Kid Dakota | Theater Critic's Choice | Chicago Reader

Kid Dakota 

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Darren Jackson reminds me of just about every white boy with an untucked shirt and a lackadaisical approach to guitar tuning who slacked his way through the 90s, but he also does a damn good job of hiding his influences. On Kid Dakota's So Pretty (Chairkickers, 2002) the downcast Minneapolitan and his bandmate, Christopher McGuire, don't quote Archers of Loaf or Pavement or Built to Spill or Sebadoh so much as speak their language--a vocabulary of untrimmed edges, squeaking guitar strings, and deliberately misplaced beats. Drummer McGuire seems to jog in place rather than get behind the music and push. Jackson tends toward understated dysfunction in his lyrics and melodies; he murmurs rationalizations and half-truths like "I promise to quit if you promise to stay" as though still convincing himself, repeats guitar bits too modest to call themselves riffs like he's still memorizing them, and trails off into desultory lo-fi fuzziness more often than his tunes deserve. But he's delightfully nasty on songs like "Crossin' Fingers," in which his guitar sneaks away from his voice as his lyrics ("There ain't no secrecy / I read all your diaries / But I know he's more than a friend") get too creepy for comfort. Friday, September 19, 10 PM, Schubas, 3159 N. Southport; 773-525-2508.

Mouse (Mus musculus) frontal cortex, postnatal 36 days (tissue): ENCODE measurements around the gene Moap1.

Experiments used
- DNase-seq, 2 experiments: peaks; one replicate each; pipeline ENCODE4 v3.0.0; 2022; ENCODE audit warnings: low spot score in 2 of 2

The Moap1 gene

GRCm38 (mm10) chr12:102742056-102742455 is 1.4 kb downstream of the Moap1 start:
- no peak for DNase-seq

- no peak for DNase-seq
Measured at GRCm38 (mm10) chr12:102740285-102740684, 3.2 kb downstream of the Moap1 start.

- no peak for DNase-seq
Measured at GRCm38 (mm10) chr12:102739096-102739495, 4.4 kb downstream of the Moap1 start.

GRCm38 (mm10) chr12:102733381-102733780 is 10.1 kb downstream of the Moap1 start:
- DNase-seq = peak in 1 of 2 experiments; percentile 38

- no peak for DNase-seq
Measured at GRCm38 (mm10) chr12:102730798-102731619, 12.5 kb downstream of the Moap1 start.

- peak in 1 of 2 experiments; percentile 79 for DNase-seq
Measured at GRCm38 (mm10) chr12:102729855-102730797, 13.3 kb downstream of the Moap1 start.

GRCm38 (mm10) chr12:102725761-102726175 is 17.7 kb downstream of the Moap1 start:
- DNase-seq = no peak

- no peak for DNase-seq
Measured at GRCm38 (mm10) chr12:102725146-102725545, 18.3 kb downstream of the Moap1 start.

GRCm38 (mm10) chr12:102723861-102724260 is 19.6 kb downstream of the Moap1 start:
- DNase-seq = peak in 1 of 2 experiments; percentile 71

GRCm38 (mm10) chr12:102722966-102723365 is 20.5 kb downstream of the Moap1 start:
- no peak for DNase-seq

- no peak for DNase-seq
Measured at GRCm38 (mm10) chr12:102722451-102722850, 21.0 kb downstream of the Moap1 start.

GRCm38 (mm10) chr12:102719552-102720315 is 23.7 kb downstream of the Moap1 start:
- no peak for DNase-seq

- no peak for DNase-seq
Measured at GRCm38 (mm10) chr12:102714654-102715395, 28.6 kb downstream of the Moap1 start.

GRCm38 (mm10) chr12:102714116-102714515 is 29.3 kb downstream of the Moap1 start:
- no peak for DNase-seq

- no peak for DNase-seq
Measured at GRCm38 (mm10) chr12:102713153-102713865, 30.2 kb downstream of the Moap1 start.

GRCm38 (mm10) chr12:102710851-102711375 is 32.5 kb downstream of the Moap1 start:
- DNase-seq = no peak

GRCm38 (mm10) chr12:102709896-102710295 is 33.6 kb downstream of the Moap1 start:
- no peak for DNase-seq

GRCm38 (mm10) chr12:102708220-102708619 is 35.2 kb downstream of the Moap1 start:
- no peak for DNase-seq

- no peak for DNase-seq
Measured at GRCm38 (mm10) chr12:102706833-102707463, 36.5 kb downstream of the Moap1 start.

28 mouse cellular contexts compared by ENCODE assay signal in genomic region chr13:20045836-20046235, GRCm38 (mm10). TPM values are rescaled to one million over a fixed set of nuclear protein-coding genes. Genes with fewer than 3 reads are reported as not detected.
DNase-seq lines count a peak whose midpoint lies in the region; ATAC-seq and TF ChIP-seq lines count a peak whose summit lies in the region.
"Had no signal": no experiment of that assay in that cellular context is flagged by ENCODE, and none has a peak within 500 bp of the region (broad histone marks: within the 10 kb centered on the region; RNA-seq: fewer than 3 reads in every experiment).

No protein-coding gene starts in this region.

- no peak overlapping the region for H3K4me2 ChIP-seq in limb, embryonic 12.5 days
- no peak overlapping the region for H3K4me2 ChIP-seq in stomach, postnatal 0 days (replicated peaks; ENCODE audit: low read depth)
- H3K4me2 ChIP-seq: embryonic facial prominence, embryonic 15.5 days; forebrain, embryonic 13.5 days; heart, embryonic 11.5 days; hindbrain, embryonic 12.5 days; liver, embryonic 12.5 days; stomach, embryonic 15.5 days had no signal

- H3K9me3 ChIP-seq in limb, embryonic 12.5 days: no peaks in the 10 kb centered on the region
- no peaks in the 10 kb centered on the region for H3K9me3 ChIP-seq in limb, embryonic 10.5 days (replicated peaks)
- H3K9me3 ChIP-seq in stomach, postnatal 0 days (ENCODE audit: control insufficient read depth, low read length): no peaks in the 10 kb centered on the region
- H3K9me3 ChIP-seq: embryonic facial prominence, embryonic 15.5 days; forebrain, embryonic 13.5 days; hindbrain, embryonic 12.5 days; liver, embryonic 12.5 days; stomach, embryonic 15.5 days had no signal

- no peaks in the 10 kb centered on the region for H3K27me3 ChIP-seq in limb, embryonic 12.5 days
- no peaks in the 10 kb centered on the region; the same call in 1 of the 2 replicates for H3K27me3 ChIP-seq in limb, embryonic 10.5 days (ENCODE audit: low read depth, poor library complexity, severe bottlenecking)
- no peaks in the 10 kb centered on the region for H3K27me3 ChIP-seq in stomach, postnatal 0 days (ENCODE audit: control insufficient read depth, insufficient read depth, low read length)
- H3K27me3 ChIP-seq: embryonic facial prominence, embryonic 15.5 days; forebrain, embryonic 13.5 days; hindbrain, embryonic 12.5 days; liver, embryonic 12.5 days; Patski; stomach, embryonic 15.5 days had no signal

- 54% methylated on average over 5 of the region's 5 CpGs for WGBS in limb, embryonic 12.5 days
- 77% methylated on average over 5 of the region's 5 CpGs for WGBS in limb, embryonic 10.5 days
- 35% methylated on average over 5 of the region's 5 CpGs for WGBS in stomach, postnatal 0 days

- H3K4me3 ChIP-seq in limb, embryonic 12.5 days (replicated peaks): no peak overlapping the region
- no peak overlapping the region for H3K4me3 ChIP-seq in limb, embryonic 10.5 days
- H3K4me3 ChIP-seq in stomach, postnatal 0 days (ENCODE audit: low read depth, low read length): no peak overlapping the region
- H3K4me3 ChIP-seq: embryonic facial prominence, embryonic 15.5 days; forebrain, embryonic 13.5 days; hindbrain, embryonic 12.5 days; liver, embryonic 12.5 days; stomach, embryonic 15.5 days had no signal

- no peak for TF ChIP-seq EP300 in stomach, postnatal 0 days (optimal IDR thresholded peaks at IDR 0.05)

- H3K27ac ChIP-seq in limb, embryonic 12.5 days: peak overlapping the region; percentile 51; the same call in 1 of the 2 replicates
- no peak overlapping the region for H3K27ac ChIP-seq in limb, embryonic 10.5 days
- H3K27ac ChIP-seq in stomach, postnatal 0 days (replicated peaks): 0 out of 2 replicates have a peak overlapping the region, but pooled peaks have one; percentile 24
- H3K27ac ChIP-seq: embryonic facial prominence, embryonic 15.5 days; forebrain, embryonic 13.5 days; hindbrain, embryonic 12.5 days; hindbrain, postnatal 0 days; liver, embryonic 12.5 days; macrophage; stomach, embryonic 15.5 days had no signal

Art accompanying story in printed newspaper (not available in this archive): photo/Jayson Wold.

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